I’ve just had my second day at work and am at home relaxing with a glass of South African wine.
This weekend involved lots of socialising with other volunteers and we also went to a church service. Namibia is 90% Christian, and has the highest percentage of Christians in Africa. Faith runs through every part of the social fabric of the country: Friendly Haven, where I will be working, for example, was set up by a faith-based organisation. Other volunteers had said that church services here were really quite amazing, and invited us to go to a service at a church in the south of Windhoek, called His People. The first hour consisted of a live band (complete with bass, guitar, keyboard and backing singers), singing, dancing, flag waving and conga-lines in the audience. The service itself was energetic and interspersed with prophecy for Namibia – that its future was bright. The deep sense of community and spirituality in the room was palpable.
On Sunday night, we bid adieu (for a while) to Anneke, one of the fabulous Dutch ladies who trained with us last week and is now off to her placement in Rundu, in the north of Namibia. It’s about 700km away from Windhoek, so we’ll next see her at the second part of the in-country training, ICT2 which will take place in September about 300km north of Windhoek, a mid-way point between volunteer’s placements in the north and Windhoek. Apparently we’ll be camping – and they’ll have the opportunity to tell us all about the things that bite in Namibia. Alex and I have already killed/captured and released several spiders from our apartment and we’re not sure if we want to know what exactly else is out there.
Alex has some time before his post at LAC begins on 22nd August, and so he decided to venture into Katatura and volunteer his time at the Catholic Aids Action after-school for children in the area. The place is run by Mary-Beth, who is something of a local celebrity, having set up the school single-handedly in 2005. Alex’s first experience was being asked to lead a class on long division – it was the longest two hours of his life. He’s enjoying it though and feels his first few weeks will be put to good use working there. The pupils are delightful – in Mary-Beth’s words, ‘little bundles of happiness’.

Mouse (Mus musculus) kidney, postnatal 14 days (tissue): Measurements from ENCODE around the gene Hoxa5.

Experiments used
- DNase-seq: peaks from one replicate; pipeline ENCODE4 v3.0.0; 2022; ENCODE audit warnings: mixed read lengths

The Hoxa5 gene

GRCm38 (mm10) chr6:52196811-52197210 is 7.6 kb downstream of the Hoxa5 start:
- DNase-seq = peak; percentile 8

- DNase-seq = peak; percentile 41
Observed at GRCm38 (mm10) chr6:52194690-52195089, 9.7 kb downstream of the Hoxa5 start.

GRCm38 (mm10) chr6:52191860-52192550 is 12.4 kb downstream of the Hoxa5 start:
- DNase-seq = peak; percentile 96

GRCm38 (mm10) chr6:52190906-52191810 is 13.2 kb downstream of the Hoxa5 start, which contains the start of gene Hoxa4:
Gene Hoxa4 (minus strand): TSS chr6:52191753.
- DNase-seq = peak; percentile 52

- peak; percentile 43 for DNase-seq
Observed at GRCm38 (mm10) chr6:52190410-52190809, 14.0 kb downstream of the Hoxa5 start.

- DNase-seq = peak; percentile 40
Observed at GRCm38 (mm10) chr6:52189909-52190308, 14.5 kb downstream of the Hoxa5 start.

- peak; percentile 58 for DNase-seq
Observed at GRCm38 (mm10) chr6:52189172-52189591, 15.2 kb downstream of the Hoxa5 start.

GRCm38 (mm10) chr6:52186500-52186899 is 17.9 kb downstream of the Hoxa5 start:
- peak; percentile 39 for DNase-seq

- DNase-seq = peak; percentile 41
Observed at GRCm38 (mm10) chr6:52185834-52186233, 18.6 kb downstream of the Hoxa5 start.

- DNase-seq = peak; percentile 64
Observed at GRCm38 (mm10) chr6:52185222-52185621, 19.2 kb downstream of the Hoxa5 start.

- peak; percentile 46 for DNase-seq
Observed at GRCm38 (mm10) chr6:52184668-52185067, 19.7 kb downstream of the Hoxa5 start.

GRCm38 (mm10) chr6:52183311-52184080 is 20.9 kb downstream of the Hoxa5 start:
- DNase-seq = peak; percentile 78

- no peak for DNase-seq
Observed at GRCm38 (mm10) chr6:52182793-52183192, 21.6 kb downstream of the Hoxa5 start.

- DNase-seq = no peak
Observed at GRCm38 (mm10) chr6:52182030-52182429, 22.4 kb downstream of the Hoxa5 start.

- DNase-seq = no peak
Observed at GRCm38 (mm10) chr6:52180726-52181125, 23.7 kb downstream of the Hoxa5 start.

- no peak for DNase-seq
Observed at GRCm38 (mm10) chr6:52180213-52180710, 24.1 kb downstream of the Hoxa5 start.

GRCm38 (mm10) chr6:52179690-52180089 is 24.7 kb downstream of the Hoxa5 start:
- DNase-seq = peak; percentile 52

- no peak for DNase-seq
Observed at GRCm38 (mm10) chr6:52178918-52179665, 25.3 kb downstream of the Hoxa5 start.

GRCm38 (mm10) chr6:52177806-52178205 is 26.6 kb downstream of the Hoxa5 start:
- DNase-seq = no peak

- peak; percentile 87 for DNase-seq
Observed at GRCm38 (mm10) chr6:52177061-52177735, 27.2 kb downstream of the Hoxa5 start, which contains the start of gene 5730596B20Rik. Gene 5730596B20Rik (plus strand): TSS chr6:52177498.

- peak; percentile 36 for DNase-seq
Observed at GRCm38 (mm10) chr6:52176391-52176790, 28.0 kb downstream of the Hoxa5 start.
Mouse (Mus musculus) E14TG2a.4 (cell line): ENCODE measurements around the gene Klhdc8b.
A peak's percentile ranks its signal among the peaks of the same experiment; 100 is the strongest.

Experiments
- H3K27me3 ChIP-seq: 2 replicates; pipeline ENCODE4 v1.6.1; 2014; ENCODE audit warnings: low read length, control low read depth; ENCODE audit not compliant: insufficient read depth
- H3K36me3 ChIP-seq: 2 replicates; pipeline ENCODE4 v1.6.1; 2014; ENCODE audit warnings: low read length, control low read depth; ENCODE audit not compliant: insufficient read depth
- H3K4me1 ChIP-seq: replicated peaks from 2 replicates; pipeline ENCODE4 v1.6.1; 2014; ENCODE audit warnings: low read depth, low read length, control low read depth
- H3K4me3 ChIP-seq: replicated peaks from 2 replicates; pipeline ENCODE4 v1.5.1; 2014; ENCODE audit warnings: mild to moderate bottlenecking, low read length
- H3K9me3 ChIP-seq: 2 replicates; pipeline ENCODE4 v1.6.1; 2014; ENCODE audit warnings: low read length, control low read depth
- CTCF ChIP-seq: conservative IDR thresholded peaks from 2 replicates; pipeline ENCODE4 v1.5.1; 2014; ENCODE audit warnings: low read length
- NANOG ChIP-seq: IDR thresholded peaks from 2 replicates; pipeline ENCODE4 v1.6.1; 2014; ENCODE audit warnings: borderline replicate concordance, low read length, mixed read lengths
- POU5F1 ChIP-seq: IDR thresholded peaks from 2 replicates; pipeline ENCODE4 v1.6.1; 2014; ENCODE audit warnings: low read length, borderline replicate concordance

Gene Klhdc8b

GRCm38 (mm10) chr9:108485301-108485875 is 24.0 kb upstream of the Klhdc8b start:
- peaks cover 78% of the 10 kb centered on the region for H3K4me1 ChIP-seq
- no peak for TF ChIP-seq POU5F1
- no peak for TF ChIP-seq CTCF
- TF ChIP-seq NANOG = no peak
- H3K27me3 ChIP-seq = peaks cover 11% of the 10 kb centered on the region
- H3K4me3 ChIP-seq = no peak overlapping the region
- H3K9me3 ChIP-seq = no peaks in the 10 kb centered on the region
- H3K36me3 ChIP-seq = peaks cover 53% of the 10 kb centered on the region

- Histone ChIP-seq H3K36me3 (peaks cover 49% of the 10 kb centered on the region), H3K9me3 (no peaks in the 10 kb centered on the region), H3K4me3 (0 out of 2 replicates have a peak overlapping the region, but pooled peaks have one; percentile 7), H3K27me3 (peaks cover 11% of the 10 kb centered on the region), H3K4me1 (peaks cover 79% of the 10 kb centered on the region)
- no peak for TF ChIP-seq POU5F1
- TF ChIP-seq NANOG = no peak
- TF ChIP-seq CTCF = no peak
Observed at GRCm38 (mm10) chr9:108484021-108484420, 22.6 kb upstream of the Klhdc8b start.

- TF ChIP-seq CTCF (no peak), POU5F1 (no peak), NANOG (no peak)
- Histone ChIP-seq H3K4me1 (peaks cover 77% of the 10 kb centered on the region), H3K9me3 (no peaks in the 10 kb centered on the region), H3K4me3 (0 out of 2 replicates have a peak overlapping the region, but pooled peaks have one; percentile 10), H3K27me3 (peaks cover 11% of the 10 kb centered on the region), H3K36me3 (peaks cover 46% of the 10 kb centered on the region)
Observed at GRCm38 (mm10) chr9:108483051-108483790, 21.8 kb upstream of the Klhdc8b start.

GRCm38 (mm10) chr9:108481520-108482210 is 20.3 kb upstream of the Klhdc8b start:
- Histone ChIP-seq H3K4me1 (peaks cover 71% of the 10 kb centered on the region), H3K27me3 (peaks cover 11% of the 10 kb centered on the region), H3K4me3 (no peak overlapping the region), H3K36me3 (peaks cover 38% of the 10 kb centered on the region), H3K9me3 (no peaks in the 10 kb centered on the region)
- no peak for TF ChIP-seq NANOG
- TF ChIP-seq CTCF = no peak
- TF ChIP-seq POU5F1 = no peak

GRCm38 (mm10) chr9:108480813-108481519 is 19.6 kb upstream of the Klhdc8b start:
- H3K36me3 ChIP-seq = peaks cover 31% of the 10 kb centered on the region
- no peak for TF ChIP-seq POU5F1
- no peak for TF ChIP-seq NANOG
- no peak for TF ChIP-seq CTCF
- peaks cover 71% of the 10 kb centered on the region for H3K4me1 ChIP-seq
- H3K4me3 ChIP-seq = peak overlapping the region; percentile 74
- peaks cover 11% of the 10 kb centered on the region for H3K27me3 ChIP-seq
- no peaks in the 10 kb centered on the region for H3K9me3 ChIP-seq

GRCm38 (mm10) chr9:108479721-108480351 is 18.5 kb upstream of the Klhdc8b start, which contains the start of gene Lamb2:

Monday, I started work at Friendly Haven, a women’s shelter in the north of Windhoek. It’s a secure location, which means I’m not allowed to divulge the address or many other details about its physical location, in order to be able to protect the women who are staying there. I won’t be posting any photos of the outside of the building either, but might be able to pop up some of the inside of my office (which could be an office anywhere in Namibia). In any case, client security and confidentiality come first, and I’ll be checking everything with my line manager, Jacky. Jacky’s fantastic – she’s a really dynamic woman who is the beating heart of the organisation, and with whom I’ll be working closely. There will also be another VSO volunteer from the Netherlands, Eveline, who will be working with Friendly Haven around their HR policies and issues. We’ll be sharing her with the Namibian Football Association which is running a programme called ‘Galz and Goals’ for young women, but for the first month we are lucky and have Eveline all to ourselves. I will be focusing on mainstreaming HIV and AIDS issues (especially in how it relates to gender-based violence, or GBV) into all of Friendly Haven’s policies and programmes, which will mean supporting programmes and staff in the implementation of programmes and helping staff integrate HIV into them, training staff around HIV and AIDS issues, strengthening links with other HIV and AIDS organisations.